The Internet is, by its very nature, a transitory medium-pages come and go. But if you had a publicly available Web page in the past three years, chances are that a copy of it is in the collection of the Internet Archive, a nonprofit group that saves “snapshots” of the Internet.
The Archive was founded by Brewster Kahle, whose San Francisco-based Web browser company, Alexa Internet, collects the snapshots every two months and donates the digital tapes to the Archive. As of May, the Archive was in excess of 13 terabytes (a terabyte is 1 million megabytes); in comparison, the Library of Congress holds the equivalent of about 20 terabytes. The Archive is stored in two separate machines in different locations. “It’s too important to have in one place. An earthquake could cause destruction of a collection that’s as large as the largest library ever built by humans,” says Kahle.
But it is proving easier to save the information than to sort through it for any useful purpose. While recent data are stored on disk for quick retrieval, the bulk of the archive is in a library of digital tapes that are too slow to search effectively. Currently, the only way the public can get at it is through the Alexa toolbar (downloadable at www.alexa.com), but, at the time TR went to press, only about the last six months of snapshots were available. When the reading room for these massive stacks is finally built, however, the Archive will be quite a collection.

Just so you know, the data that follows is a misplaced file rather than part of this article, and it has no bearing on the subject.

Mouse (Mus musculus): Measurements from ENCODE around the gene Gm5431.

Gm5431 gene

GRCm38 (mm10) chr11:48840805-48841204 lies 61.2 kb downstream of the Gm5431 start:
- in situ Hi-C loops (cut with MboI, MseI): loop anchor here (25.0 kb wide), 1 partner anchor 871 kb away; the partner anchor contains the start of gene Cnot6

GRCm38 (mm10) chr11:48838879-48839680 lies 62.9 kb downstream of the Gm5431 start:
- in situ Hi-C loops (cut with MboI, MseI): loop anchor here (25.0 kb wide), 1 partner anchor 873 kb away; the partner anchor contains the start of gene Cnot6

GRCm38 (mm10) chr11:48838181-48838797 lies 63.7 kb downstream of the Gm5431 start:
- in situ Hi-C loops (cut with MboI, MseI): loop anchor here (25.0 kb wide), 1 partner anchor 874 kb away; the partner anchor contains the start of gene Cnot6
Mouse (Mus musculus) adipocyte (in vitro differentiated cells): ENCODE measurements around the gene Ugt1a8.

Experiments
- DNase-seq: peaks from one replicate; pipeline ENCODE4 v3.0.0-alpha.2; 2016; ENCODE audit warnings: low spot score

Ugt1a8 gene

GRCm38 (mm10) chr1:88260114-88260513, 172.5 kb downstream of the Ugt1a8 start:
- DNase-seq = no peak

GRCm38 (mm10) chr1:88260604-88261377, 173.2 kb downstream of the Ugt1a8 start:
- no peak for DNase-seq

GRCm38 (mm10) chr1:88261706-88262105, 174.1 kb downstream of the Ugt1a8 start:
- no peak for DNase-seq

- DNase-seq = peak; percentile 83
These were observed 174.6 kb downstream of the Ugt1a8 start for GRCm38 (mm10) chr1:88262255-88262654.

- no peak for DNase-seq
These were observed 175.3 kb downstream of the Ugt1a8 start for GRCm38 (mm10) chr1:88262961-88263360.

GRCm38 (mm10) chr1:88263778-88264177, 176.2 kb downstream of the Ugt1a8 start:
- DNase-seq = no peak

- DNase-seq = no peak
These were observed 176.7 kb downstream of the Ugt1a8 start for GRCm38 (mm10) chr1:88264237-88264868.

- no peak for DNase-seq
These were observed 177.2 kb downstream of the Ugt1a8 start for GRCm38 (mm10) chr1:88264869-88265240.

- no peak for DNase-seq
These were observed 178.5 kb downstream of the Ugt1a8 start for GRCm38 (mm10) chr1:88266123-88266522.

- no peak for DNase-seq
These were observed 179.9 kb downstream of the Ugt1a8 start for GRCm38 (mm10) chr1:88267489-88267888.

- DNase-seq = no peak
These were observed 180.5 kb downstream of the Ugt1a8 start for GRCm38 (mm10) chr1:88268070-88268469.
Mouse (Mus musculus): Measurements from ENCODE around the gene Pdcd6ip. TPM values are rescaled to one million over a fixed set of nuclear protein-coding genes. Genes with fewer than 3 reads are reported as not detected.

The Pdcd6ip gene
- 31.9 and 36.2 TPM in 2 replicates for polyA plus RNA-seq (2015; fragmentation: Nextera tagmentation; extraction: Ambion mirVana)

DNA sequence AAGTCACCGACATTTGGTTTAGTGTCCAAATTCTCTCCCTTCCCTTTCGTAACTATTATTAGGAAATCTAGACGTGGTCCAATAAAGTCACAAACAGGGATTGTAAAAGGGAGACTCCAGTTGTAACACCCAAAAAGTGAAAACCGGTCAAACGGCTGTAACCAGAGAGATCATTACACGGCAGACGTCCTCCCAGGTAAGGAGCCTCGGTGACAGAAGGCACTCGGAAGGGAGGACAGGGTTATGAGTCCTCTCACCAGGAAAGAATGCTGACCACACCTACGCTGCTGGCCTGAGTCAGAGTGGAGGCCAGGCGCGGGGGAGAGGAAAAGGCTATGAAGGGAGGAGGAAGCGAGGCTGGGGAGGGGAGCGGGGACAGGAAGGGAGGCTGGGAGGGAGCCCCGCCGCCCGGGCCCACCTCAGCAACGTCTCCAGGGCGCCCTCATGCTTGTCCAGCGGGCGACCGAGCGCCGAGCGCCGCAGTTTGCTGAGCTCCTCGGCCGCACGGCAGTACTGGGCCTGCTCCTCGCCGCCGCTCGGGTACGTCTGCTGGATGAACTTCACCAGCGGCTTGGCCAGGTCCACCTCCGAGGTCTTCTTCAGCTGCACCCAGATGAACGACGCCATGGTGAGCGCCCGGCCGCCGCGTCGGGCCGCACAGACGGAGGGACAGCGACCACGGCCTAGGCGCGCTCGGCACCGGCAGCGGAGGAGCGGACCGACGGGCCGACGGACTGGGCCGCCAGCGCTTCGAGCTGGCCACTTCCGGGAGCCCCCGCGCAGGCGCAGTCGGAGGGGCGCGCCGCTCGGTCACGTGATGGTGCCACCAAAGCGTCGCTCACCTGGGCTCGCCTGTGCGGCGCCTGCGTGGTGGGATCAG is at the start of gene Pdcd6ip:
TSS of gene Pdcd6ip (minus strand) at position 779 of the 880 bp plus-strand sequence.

Embracing CX in the metaverse
More than just meeting customers where they are, the metaverse offers opportunities to transform customer experience.
Identity protection is key to metaverse innovation
As immersive experiences in the metaverse become more sophisticated, so does the threat landscape.
The modern enterprise imaging and data value chain
For both patients and providers, intelligent, interoperable, and open workflow solutions will make all the difference.
Scientists have created synthetic mouse embryos with developed brains
The stem-cell-derived embryos could shed new light on the earliest stages of human pregnancy.
Get the latest updates from
MIT Technology Review
Discover special offers, top stories, upcoming events, and more.